The ear pain that struck Heidi Ruhe’s 6-year-old son on a Saturday night was so bad that Ruhe knew she couldn’t wait until the following Monday to take him to his pediatrician’s office.
At the same time, the Beecher woman wasn’t fond of the idea of waiting hours in the emergency room for her son to be seen. So she tried out a service recently launched at three of Ingalls Memorial Hospital’s urgent-care centers in the south suburbs.
Called InQuicker, the Web-based system allows patients to make appointments online or on a smart phone up to 12 hours in advance. If patients aren’t seen within 15 minutes of their scheduled appointment time, their $14.99 user fee is refunded.
Ruhe made an early appointment for her son, Lucas, at the Ingalls Family Care Center in Flossmoor on the morning of Feb. 13. Within five minutes of their arrival, Lucas was in an exam room with a doctor who diagnosed him with an ear infection.
“The whole thing was a snap,” Ruhe said. “As a mom with young kids, you never know when you’re going to need to see a doctor for an emergency. . . . The certainty of knowing we would be seen in a certain window of time was a great comfort to us.”
Ingalls launched InQuicker at its urgent care centers in Flossmoor, Tinley Park and Calumet City in December — the first hospital system in Illinois to subscribe to the service. A handful of hospitals in California, Florida and six other states also use InQuicker.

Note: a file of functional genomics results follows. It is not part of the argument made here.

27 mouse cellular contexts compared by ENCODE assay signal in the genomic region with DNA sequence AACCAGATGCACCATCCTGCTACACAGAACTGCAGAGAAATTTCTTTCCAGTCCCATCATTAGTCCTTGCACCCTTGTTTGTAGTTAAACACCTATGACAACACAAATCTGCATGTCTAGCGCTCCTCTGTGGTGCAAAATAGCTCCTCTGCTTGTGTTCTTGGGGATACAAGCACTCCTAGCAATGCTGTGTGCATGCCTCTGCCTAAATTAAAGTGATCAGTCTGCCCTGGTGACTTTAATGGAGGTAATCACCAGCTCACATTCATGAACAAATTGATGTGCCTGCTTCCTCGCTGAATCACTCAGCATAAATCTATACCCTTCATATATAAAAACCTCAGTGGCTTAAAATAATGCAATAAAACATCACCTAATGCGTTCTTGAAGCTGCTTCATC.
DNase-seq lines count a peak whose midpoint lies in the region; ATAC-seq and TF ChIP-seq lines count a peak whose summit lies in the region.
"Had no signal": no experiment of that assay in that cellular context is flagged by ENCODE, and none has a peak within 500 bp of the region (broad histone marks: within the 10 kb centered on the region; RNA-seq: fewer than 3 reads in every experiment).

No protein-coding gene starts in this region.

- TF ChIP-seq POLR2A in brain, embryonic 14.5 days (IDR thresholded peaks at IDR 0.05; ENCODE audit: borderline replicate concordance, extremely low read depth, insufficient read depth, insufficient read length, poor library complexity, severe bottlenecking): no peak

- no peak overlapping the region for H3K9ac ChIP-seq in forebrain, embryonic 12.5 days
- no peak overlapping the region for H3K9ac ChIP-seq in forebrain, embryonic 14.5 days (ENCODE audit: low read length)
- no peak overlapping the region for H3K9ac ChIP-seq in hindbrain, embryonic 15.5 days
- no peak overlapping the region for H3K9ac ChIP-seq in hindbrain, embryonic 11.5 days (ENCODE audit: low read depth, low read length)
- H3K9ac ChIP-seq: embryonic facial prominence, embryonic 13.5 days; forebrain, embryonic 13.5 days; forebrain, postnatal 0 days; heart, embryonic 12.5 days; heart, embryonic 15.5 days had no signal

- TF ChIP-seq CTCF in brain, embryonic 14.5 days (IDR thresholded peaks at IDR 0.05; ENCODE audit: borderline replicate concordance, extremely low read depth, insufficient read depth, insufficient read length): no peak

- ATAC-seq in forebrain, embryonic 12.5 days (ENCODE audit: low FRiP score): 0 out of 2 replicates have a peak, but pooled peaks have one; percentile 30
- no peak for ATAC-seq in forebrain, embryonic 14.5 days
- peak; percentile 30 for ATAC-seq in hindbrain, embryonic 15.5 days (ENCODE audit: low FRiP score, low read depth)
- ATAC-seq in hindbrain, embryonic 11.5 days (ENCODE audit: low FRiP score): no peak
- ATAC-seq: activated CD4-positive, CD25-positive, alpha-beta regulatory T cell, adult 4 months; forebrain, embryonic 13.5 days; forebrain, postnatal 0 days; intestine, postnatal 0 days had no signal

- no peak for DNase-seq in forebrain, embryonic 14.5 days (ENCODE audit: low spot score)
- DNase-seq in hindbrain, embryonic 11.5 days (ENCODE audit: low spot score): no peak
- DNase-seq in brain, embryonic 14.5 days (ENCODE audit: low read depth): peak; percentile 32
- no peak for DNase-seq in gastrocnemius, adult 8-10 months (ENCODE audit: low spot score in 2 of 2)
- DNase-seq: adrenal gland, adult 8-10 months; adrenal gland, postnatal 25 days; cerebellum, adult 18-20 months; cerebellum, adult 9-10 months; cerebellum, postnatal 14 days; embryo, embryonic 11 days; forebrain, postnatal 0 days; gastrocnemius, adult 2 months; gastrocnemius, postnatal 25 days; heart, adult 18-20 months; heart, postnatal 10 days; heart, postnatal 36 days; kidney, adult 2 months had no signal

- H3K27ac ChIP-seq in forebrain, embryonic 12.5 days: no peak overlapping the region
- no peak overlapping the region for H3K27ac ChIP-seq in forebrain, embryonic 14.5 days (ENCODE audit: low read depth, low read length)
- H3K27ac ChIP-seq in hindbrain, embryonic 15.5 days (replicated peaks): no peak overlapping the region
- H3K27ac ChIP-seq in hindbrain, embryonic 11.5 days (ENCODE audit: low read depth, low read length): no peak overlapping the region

Debra Vanschepen, director of the Flossmoor Family Care Center, said the service allows the hospital to better manage patient flow, while saving patients a two- or three-hour wait in the waiting room.
“We’re able to open up appointments that link up with times that we’re less busy,” she said.
She added that InQuicker “doesn’t let people bump in line ahead of higher-acuity patients. It holds their place in line at home, so they don’t have to wait in the emergency room.”
The service is designed for low-grade emergencies, like fever, flu and bronchitis. A triage nurse reviews appointments made through InQuicker to ensure that patients with more serious conditions are instructed to go to the emergency room immediately, Vanschepen said.
And no, Vanschepen said, a service like this doesn’t encourage people to use the emergency room when they don’t need to, as some critics contend.
“These are people who absolutely need to see a doctor today but just don’t have access to their regular doctor,” she said. “A lot of our business is in the evening and on weekends.”
InQuicker isn’t the only service helping Chicago-area residents take the waiting out of doctor’s office and emergency-room visits.
Another web-based tool called MedWaitTime sends patients e-mail and text alerts if their doctor is running behind schedule, so they can come in at a later time. MedWaitTime also provides approximate wait times for urgent-care centers and emergency rooms throughout the Chicago-area.
There’s no fee for patients to use the service, though doctors and hospitals pay to subscribe.
MedWaitTime founder Dr. Vishal Mehta, who is a practicing orthopedic surgeon in the far west suburbs, said services like his are expanding rapidly, as providers look for ways to address inefficiencies in the health-care system.
He cited a recent Press Ganey survey showing that the average wait time in American emergency rooms in 2009 was four hours, a figure that has been increasing since 2002.
“If you think about the burden on society of people just sitting around in ER waiting areas, it’s really quite remarkable,” Mehta said. “Anything we can do to combat that is huge.”